When I was a little girl, I was a veritable chatterbox. Some of my earliest memories from around age five or six involve inundating other children, people my family knew, and my own parents with an explosion of words – what I was thinking or feeling, what I had been reading, things I’d seen earlier in the day that I thought were really marvelous, spectacular, or even beautiful, and so forth. I’m even guessing that some of these were lengthy descriptions of something related to my Aspie “special interests”. I remember Dad having to tell me to stop chatting and eat my food at dinner, as I would stop eating at some points and just start talking.

You probably wouldn’t think that the above description fits me if you were to meet me today. Yes, it is true that I can be very opinionated and expressive. In the past, I’ve not hesitated to “put myself out there” in terms of my poetry, my experiences with being an Aspie, or other things that interest me (anyone that’s chatted with me online about The Doors can attest to this). However, within the last few years I have been finding myself feeling more isolated and lonely than I have since I was a teenager in the small town in which I grew up, trying to negotiate the social landscape.

Believing that it was not wise to allow too much personal information about myself on the Internet, I chose not to speak of my experiences and feelings in this regard until now. In and of itself, this would not be a big deal. However, events were going on in mine and my fiancé’s lives that only worked to add distrust and paranoia to our already growing sense isolation. Our family was certainly of no help and in many cases, caused the very problems we were experiencing. Other events upon which I do not care to elaborate began to make us feel even less secure and more fearful. Although it may not seem obvious to those who know me from the autism and poetry communities, I was beginning to feel the need to close myself off and withdraw. And that, my friends, was where I began to lose the idea that I understood or had a true grasp on reality.

What does this have to do with autism or Asperger’s? Plenty. I’m sure there are many autistics or Aspies reading this right now who can identify with the feelings of isolation and loneliness of which I speak. While I fight for the emphasis of the positive things that autism can bring to our lives – our unique talents and gifts that enrich ourselves, our families, and our societies – I also believe in authenticity and honesty in revealing my personal and unique autistic experience. We need to be honest about the loneliness and isolation we may feel plus the difficulties we experience while navigating a neurotypical world. I figure it’s been long overdue for me to talk about this in my own life.

Continue reading

Poetry for Autism Awareness, Acceptance, and Understanding

Since I self-diagnosed myself in early 2010, I’ve been writing poems about autism and Asperger’s in order to understand them, as well as myself, and to make sense of what being autistic means. As part of both Autism Awareness/Acceptance/Understanding Month as well as during National Poetry Month, I’ve written some more poems about autism and Asperger’s.

You can read these poems over at Raven’s Wing Poetry, and I’ve gathered them all in one category to allow for easy finding.  Some of these are password protected, so you’ll need to hit me up either via comment moderation, Twitter, or the contact information on Raven’s Wing Poetry if you’d like the password to read them (I did this so that they are not considered “published” and thus I would still be able to submit them to journals or other markets).

Happy reading!

-Nicole

Putting the Awe in Autism: My Poem on TV and Other Thoughts

Note: this post is modified from a post which originally appeared on Raven’s Wing Poetry.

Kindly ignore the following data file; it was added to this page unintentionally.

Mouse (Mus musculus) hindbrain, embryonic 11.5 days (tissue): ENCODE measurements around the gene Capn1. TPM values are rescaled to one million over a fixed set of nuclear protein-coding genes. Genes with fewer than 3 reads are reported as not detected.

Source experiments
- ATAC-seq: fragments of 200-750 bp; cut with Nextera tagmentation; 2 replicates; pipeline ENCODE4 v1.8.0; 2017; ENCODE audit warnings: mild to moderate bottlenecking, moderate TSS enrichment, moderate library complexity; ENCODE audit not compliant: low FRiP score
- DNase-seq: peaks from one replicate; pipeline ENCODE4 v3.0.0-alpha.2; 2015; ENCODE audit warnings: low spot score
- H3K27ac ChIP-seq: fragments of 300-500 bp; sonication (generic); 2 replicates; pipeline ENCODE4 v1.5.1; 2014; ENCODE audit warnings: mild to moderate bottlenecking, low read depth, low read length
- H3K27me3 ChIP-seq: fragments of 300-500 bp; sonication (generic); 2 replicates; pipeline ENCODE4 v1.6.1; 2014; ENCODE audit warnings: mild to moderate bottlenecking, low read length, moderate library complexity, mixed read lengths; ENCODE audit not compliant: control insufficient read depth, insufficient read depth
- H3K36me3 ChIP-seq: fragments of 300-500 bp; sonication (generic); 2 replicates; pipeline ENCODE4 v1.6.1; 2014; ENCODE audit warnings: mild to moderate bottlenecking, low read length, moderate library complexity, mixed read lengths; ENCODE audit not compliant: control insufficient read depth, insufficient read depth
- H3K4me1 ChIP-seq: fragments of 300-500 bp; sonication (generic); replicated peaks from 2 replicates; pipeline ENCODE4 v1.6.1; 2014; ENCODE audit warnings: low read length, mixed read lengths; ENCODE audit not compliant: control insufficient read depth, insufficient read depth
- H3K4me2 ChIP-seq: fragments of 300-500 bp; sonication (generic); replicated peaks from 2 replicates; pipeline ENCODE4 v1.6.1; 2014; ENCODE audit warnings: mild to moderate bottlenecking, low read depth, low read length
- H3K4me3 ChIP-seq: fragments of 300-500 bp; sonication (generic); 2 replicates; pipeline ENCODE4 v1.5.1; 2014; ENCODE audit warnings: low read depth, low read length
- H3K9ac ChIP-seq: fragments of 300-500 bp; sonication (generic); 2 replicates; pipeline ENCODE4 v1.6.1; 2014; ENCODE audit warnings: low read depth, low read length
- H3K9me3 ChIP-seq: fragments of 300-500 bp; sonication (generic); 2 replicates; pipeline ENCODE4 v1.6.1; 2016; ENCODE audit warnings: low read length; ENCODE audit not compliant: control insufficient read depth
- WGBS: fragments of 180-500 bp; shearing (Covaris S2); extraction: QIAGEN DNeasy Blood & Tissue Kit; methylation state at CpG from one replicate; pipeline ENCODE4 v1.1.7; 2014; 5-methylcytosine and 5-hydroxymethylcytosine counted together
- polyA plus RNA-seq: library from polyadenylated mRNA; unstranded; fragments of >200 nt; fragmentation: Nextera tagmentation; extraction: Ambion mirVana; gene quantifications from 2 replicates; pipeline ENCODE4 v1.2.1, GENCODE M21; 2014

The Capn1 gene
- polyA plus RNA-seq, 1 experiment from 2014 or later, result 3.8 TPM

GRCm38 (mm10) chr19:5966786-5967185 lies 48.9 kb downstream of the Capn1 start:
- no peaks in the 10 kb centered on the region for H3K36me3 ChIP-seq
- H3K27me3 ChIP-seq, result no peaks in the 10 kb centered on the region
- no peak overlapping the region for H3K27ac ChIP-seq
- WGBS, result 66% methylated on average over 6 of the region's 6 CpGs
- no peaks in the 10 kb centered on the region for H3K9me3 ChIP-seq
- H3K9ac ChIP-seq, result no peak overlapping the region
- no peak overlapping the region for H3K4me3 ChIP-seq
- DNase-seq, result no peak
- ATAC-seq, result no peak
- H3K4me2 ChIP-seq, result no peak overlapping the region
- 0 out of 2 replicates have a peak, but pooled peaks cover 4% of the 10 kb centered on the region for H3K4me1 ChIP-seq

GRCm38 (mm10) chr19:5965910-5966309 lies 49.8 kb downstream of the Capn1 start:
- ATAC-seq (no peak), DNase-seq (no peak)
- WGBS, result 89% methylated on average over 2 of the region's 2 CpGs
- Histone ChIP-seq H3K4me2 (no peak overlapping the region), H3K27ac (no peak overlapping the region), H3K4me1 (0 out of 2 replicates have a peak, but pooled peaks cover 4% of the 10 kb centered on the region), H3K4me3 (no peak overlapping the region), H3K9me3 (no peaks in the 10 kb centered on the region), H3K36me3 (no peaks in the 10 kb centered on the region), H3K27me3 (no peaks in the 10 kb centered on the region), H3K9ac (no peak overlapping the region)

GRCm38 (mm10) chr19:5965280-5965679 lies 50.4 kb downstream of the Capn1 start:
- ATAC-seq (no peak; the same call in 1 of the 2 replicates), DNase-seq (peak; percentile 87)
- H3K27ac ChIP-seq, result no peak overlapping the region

First, an announcement: an excerpt of the video of my poem, “You Don’t See It”, was featured in a Long Island TV FIOS segment about Awe In Autism.

The segment has been posted on MyLITV’s website in two videos. Part 1 features Awe In Autism, its founders (Deborah French and Kim Covell), and some of the work featured on the site, include the excerpt of my poem. Part 2 features “for dylan”, a song and music video which the founders call “the song behind the Awe in Autism” project.

In and amongst this bit of news and self-promotion, I feel the need to express a couple of things. First of all, if I haven’t said it before, my thanks and gratitude go to Awe in Autism for giving the opportunity for my poetry, namely “You Don’t See It”, to be featured on their site. AWE has given many autistic artists, musicians, poets, and others an opportunity to have their work seen, heard, and accessed. Also, as Kim Covell states in the first video, artists with autism often have a harder time self-promoting, and while I’ve gotten used to it thanks to the Internet, I must say I still find the task daunting sometimes. I am grateful for the opportunity for my work to reach a wider audience and go beyond this blog thanks to AWE.

Secondly, as I have said before, “You Don’t See It” is probably my best statement and expression to the world of what having Aspergers/being autistic is like. The experience of self-discovery and acceptance has been joyful and at times painful and overwhelming — but probably the most significant thing I could say is that is has been enlightening. And through it all, the craft of writing and poetry have been a conduit and a means for this journey.

Writing is my native language. I am much, much better at the written word than I am at oral communication: there are times that my tongue fails, but praise God my pen does not. This is part of my reality as an autistic person, and is true for many others. The poetry helps me say what sometimes my lips cannot. I hope I have given you, the readers of WWA, at least a glimpse or a peek at what that reality — and my reality as a whole — is. I also hope that through the writings on this blog, both prose and poetry, that I have reached you, moved you, connected with you, made you think, and most of all, made you feel.

Finally, please consider not only watching the videos of the segment but visiting Awe in Autism to see the vast, wonderful spectrum of art by creative and talented autistic individuals. I can promise you that you will not be disappointed, but amazed at the breadth of expression the site has to offer.

Saludos,

Nicole